Sport Touring Utah National Parks on a Motorcycle

Thursday was our day to play. We’ve been gone from home for 5 days and 6 nights. We’ve traveled through Oklahoma, Texas, Nevada, New Mexico, Arizona, California and Utah. Today we got off the main highways. I wanted to slow down and indulge in photography and sightseeing. RD wanted some fun. He had been in the Zion National Park and the Bryce Canyon National Park on an earlier trip, so he agreed to take me on a tour.

The temperature was still cool in the desert, when we left Mesquite, Nevada. By the time we go up into the hills of Utah there wasn’t too much of a warm up. The sky was so clear and the wind was kind. No gusting belly slammers.

Once we got into Zion, I was blown away by how red the mountains were. I didn’t even mind the small tunnels dotted here and there. In my photos it almost looks like a Martian landscape. The contrast between red cliffs and blue sky is that unreal.

Today RD danced with me on the The Mistress. I can always tell when he’s relaxed and having fun. We’ll hit a stretch of long straight road and RD will lean from side to side, weaving the bike back and forth. It feels like a sideways rocking chair. I usually close my eyes, enjoying the sensation of his “motorcycle waltz.”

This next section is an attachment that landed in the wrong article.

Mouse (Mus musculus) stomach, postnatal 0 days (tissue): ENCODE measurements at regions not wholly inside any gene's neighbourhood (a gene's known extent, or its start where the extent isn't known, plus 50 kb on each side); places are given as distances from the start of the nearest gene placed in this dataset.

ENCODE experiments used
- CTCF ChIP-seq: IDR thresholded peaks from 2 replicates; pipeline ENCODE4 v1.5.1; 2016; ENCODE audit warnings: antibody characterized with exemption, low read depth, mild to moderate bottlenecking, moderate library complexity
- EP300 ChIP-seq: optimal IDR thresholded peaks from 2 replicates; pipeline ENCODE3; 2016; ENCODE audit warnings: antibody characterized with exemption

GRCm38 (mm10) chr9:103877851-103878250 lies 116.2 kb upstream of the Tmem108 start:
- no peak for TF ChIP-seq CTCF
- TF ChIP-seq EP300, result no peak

When we stopped at Bryce Canyon, I giggled about a sign warning of dangerous cliffs. It thought, “Well, duh.” Then we started climbing the path to the cliffs over looking the canyons. Before we got to the lookout the fence ended. Just that quick my fear of heights kicked in.

I froze.

RD laughed.

I grabbed the nearest solid thing. Him.

He still laughed.

I felt the edge of the world drop away at my feet, and I was going over next, when I heard a very quiet, “You OK?”

We got to the lookout, which I’m happy to say had a very stout metal fence and guard rail. RD took most of the pictures because I needed both hands to cling. I took a picture of the sign. I think it should be six feet tall with giant arms that slap parachutes on your back as you climb the path. Just a suggestion.

After the canyons, we descended pretty quickly into desert. As we crossed the Colorado state line, the terrain was flat with couple of mesas breaking the horizon.

We stopped in Parachute, Colorado for an early evening. We’d played all day on the twisty turny mountain roads. Mileage was low – a little over 400 miles. Dramatic sweeping landscapes were in abundance. And then we danced.

See you on the road,


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